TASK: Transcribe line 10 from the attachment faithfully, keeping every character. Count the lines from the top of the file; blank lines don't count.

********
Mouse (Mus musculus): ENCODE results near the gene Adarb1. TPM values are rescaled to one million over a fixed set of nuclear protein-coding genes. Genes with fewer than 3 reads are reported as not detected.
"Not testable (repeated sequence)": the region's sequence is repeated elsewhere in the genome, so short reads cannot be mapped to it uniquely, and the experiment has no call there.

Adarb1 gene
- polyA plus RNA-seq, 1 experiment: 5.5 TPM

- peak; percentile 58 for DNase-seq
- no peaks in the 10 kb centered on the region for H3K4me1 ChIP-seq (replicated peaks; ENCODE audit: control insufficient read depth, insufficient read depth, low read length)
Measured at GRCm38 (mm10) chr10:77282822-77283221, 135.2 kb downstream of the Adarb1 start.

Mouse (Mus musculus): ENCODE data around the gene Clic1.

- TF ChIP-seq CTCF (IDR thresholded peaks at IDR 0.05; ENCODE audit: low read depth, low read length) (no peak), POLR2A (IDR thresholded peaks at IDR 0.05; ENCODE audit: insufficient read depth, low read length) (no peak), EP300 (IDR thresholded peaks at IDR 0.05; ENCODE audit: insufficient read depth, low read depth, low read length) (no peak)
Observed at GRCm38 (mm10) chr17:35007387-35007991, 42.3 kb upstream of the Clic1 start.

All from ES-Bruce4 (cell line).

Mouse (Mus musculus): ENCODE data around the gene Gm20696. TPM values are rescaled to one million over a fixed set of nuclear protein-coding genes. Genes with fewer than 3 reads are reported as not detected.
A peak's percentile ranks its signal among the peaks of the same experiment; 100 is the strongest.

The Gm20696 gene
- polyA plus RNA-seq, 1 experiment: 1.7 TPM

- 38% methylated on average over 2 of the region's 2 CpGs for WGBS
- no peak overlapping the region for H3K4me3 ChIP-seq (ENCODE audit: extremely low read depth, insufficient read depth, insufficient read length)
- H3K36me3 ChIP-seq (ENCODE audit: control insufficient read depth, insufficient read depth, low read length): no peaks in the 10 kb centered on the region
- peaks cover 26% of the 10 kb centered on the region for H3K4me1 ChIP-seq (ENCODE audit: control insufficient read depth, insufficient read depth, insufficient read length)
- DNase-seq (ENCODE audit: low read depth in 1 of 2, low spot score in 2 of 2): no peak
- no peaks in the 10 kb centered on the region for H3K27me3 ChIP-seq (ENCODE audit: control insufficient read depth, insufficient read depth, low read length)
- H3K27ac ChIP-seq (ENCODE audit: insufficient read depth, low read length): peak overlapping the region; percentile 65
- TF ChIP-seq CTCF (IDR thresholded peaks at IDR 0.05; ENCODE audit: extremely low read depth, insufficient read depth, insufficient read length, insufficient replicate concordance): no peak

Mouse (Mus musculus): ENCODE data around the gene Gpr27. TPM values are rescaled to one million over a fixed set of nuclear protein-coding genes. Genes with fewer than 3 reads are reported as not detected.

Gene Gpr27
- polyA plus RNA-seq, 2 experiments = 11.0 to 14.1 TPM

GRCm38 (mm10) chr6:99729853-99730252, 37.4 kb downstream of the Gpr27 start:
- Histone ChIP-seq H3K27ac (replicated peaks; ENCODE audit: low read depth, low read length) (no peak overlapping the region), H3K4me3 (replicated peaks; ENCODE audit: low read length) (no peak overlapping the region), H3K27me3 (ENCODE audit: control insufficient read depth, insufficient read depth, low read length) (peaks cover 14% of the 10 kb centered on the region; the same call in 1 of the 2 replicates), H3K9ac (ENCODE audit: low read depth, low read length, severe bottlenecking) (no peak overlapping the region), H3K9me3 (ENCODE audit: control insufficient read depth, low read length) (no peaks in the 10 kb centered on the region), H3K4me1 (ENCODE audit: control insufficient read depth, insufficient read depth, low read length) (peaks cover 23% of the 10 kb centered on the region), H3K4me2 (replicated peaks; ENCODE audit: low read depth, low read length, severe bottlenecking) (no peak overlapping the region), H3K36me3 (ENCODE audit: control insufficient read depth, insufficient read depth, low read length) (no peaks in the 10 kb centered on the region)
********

Observed at GRCm38 (mm10) chr17:35007387-35007991, 42.3 kb upstream of the Clic1 start.